Hugs> 'c' : "ello"
Now for the fun part.
Hugs> :t ('c':)
('c' :) :: [Char] -> [Char]
Here, we see that ('c':) is a function which takes a list of characters (ie a string) and returns another one. As you might expect, it prepends it with a 'c':
Hugs> ('c':) "ello"
('c':) is an example of a section: we “partially evaluate” a function by providing only some of its parameters, which yields a new function. Obviously this is only possible if we have higher-order functions in our language.
We can take the section “on the other side” of the :, and define the function which takes a character and prepends it onto the string "ello"…
Hugs> (:"ello") 'c'
What’s its type?
Hugs> :t (:"ello")
flip (:) "ello" :: Char -> [Char]
Interesting. The type is as we would expect (Char -> [Char]), but what’s this flip thing?
Hugs> :t flip
flip :: (a -> b -> c) -> b -> a -> c
So flip takes a function with type signature (a -> b -> c) and returns an equivalent function with type signature (b -> a -> c) – OK, simple enough. But why did hugs introduce it here, I wonder, though, why didn’t hugs just do what ghci does, and say:
Prelude> :t (:"ello")
(:"ello") :: Char -> [Char]
? I say: shrug.
In other news, I’ve just discovered Neil Mitchell’s Haskell blog. I met Neil at BCTCS 05 in Nottingham, and again at BCTCS 06 in Swansea (though at that time I felt like I was moving away from TCS). He’s a thoroughly nice bloke, and clearly knows considerably more about Haskell than I do, thus, a good blog to find. I enjoyed:
I think I was quite a bit less successful at explaining this one. The only way you can show sequence is not necessary is by writing an OS, a compiler, a web server etc in Haskell – all of which have been done. Unfortunately I only had a small piece of paper so couldn’t write any of those.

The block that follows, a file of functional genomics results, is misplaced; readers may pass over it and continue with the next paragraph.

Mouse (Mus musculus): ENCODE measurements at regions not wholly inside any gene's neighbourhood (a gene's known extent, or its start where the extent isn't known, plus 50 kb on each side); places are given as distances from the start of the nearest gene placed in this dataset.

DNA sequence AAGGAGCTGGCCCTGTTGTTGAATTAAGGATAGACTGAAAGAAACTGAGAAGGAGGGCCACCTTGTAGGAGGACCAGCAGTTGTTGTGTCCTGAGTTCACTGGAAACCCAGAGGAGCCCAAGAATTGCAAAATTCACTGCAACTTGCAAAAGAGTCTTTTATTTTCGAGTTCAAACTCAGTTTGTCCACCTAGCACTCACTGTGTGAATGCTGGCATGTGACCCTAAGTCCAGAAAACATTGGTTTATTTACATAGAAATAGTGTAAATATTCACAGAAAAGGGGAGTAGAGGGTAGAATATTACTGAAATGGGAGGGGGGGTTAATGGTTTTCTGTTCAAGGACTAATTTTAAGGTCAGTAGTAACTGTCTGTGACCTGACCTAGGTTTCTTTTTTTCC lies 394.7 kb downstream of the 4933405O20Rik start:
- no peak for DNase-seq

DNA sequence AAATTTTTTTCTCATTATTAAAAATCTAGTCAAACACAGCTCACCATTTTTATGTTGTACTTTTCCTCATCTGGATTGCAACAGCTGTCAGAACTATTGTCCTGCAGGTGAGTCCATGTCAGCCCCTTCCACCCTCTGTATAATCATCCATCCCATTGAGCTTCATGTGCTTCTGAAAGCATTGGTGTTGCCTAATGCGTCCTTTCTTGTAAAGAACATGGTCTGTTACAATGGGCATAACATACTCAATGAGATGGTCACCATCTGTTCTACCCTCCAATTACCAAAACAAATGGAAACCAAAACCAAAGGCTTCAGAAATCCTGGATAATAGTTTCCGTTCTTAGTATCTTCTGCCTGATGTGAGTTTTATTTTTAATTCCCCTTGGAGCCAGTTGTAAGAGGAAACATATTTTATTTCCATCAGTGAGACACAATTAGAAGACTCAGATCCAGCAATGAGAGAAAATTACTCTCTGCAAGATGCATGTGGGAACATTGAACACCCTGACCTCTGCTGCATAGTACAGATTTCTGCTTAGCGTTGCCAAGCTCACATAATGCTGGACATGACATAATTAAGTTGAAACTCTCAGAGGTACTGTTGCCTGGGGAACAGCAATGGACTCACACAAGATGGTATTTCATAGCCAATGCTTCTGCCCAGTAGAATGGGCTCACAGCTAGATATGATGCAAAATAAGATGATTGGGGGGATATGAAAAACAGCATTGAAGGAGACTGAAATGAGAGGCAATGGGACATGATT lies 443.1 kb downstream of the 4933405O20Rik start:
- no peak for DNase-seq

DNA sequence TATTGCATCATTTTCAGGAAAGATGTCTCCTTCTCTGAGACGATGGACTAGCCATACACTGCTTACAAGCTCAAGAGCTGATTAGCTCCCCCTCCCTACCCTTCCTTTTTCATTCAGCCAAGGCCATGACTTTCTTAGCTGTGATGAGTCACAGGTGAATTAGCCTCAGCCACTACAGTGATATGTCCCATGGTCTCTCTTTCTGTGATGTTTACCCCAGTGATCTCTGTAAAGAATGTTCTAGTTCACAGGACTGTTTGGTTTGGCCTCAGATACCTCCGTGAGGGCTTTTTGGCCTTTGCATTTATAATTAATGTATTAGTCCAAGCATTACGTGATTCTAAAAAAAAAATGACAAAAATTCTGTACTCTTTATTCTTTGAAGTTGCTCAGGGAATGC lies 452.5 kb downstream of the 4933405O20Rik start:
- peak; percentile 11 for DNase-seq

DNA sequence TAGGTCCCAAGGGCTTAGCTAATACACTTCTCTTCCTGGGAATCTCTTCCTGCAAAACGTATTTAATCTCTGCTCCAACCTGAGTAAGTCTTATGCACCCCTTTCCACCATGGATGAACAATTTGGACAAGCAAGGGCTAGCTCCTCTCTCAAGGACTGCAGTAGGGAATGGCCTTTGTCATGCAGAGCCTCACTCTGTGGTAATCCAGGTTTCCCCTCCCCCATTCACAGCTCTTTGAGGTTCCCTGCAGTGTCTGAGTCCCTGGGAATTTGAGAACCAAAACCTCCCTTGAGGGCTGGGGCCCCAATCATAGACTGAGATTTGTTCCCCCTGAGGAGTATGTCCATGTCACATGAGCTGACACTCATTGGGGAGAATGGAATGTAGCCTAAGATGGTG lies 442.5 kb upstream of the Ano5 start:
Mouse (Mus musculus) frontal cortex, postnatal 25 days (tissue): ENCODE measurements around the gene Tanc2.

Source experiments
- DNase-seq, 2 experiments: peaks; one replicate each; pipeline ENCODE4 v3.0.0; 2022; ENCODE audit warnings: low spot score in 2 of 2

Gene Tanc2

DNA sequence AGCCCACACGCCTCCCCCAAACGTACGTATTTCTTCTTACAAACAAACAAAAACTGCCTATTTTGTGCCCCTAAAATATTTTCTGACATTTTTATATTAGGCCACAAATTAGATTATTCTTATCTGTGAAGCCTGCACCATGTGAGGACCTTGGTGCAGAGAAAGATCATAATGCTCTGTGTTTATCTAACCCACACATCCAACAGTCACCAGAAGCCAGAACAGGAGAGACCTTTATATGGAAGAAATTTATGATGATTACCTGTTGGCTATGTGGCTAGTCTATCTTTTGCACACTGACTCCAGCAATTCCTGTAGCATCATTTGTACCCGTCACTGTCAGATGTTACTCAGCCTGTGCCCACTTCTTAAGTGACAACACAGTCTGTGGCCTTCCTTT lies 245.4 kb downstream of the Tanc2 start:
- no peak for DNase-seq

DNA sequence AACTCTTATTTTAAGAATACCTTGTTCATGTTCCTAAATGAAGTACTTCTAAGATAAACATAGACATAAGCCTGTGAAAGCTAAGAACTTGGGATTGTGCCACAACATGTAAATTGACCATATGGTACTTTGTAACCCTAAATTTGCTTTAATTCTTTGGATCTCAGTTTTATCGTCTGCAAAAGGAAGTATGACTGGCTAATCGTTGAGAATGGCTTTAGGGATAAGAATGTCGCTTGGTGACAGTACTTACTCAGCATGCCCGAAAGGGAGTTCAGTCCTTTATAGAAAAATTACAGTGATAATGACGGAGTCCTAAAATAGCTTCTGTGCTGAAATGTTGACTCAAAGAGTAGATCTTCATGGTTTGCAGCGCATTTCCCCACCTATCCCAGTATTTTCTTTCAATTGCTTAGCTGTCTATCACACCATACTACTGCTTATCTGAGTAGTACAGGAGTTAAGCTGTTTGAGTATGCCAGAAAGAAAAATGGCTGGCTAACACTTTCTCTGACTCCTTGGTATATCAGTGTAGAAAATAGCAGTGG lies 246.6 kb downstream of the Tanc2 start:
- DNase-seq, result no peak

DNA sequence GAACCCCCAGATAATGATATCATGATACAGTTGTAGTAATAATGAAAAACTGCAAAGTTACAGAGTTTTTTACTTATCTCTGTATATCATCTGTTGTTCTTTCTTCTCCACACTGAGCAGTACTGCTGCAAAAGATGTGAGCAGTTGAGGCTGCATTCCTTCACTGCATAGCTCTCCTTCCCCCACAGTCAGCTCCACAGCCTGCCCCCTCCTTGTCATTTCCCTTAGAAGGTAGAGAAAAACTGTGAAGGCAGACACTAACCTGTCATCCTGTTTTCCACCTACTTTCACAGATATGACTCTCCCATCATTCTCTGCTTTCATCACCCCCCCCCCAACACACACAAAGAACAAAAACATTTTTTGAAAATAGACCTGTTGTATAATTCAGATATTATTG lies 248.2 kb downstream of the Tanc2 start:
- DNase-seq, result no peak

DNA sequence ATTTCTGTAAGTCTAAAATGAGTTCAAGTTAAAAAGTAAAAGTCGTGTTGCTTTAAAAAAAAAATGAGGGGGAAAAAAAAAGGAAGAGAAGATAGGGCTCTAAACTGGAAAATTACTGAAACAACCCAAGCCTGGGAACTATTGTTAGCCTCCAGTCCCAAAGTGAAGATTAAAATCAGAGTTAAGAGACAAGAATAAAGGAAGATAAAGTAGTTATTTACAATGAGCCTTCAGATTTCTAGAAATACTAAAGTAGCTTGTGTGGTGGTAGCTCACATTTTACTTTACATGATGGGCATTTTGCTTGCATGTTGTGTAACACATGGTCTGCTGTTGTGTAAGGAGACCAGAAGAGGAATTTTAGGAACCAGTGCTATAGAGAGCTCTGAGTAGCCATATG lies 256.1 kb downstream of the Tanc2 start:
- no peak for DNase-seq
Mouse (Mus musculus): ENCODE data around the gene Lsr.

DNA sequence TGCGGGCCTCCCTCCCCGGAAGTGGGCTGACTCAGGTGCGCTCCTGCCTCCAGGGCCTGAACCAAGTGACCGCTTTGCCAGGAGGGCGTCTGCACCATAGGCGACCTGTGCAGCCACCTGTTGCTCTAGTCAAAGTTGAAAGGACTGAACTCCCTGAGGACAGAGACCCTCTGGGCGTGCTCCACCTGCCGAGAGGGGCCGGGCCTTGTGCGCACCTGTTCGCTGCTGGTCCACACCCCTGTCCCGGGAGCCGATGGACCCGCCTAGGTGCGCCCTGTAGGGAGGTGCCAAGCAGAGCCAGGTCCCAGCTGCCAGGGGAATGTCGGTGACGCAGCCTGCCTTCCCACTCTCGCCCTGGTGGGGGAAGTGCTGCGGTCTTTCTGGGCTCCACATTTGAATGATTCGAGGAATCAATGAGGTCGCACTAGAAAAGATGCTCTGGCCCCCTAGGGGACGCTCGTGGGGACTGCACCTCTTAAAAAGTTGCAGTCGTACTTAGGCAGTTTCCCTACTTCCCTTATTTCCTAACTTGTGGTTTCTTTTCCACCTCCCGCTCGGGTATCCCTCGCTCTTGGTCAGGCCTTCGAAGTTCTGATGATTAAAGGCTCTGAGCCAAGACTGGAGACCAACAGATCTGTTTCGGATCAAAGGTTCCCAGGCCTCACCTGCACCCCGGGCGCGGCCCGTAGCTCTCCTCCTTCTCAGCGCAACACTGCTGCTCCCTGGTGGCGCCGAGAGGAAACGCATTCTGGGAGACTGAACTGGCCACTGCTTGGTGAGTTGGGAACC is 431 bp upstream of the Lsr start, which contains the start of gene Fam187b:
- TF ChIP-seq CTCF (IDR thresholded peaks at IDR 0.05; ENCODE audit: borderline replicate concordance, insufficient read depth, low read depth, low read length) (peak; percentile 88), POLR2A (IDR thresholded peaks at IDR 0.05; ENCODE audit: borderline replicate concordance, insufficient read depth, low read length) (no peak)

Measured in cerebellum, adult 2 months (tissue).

Neil Mitchell, “Describing Haskell to an Ada programmer”.
(The section saga continues here.
I have Firefox configured to not allow pages to specify their own fonts: instead, everything just gets rendered as sans-serif. I do this to make the web more legible.
This morning I realised an unintended consequence: my view of Gimboland differs from everyone else’s! While I was seeing it in beuatiful clean sans-serif, everyone else saw Georgia, or Lucida, or one of a list of several possibilities specified by the style sheet. Not what I wanted! So, for now, I’ve switched Gimboland’s style-sheet to specify sans-serif. To my mind this ought to be nice & clean (assuming your fonts are reasonably sensible); you may of course disagree – do let me know if you care to. And you can, of course, override the font in your own browser if you don’t like it. ;-)
This is, by the way, part of my ongoing effort to make Gimboland look OK across platforms & browsers. I think I’ve sorted out the alignment in the header, and now the only thing to do is work out why the sidebar overflows horizontally under Windows (even in Firefox, I think?).
Clive James on hoaxes & fraudsters. I’m with him on this one.
Some commentators regard fraudsters as romantic types, more interesting than poor old plodding us. These commentators say that few of these frauds would work without our greed. Perhaps not, but none of them would work without the propensity of the fraudster to lie.
How many software engineers does it take to change a lightbulb?
Just one. But the house falls down.
software engineering proverbs
Handy & cunning: netrenderer: how does such-and-such-a-URL look in IE7? Handy for those of us who avoid Windows like the plague as much as possible…
(And yes, I know Gimboland’s still a bit broken. Ah well.)
Oh, hey, the Shiko gig at the Monkey on Monday was fun. It was reeeeaaalllly quiet: probably a quarter of the people there were Shiko people, I’d say. Monday night in Swansea’s bound to be fairly quiet, I suppose, particularly outside term time, plus it was the first night of the new Wales-wide smoking-inside ban. The latter may or may not have been a factor, but it certainly made for strangely smoke-free Monkey experience.